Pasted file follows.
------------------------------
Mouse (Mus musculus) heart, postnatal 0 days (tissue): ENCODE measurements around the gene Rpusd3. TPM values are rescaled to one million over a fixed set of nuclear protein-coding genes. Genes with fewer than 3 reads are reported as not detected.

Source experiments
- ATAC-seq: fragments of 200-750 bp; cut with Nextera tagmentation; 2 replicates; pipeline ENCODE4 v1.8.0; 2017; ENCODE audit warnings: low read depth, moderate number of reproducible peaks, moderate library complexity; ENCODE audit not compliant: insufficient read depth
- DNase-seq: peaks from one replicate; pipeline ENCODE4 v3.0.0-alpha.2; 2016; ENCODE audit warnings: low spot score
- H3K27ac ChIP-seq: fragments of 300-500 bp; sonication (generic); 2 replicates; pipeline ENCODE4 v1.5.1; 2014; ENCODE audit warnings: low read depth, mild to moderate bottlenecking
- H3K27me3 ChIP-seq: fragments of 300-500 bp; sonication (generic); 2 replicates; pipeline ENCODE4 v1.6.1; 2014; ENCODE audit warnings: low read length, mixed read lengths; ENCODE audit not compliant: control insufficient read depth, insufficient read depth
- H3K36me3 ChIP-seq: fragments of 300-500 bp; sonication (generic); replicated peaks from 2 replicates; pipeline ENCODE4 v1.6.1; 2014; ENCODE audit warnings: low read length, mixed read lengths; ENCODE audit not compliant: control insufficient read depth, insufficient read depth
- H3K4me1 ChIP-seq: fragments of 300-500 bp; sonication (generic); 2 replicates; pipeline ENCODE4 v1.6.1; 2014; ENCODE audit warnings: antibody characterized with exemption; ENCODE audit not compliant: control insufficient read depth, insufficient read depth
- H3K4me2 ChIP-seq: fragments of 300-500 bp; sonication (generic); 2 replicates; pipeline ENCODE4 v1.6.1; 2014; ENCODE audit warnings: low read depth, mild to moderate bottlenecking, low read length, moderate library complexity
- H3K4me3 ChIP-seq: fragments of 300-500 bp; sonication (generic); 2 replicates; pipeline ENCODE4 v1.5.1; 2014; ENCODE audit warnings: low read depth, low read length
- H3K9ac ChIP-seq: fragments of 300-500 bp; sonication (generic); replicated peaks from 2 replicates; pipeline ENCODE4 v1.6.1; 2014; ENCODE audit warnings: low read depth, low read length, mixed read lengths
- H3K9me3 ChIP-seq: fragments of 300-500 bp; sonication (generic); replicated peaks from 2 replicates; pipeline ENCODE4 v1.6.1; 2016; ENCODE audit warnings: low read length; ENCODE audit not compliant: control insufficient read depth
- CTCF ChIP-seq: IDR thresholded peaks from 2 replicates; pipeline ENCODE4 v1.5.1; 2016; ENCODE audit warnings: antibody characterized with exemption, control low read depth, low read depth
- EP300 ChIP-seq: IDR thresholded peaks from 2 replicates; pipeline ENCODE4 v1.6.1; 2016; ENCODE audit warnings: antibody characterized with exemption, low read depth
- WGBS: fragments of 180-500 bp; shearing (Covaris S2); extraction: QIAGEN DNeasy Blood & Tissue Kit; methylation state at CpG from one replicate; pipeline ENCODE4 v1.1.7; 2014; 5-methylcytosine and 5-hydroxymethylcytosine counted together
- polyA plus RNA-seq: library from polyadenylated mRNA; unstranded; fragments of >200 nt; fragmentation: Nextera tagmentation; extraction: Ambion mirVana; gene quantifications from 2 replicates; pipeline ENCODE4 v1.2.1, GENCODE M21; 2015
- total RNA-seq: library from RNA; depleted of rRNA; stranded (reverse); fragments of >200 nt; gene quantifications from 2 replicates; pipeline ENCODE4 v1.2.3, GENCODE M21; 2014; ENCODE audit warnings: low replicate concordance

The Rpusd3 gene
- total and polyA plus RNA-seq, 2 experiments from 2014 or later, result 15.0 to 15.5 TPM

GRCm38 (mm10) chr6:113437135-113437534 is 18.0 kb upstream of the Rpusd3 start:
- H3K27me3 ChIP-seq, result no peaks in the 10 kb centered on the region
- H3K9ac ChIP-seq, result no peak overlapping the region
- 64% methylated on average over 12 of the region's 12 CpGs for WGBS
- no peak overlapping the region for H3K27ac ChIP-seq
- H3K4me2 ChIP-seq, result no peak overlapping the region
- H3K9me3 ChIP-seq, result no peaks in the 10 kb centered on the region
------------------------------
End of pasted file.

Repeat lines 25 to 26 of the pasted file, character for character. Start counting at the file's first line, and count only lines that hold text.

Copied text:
- H3K4me2 ChIP-seq, result no peak overlapping the region
- H3K9me3 ChIP-seq, result no peaks in the 10 kb centered on the region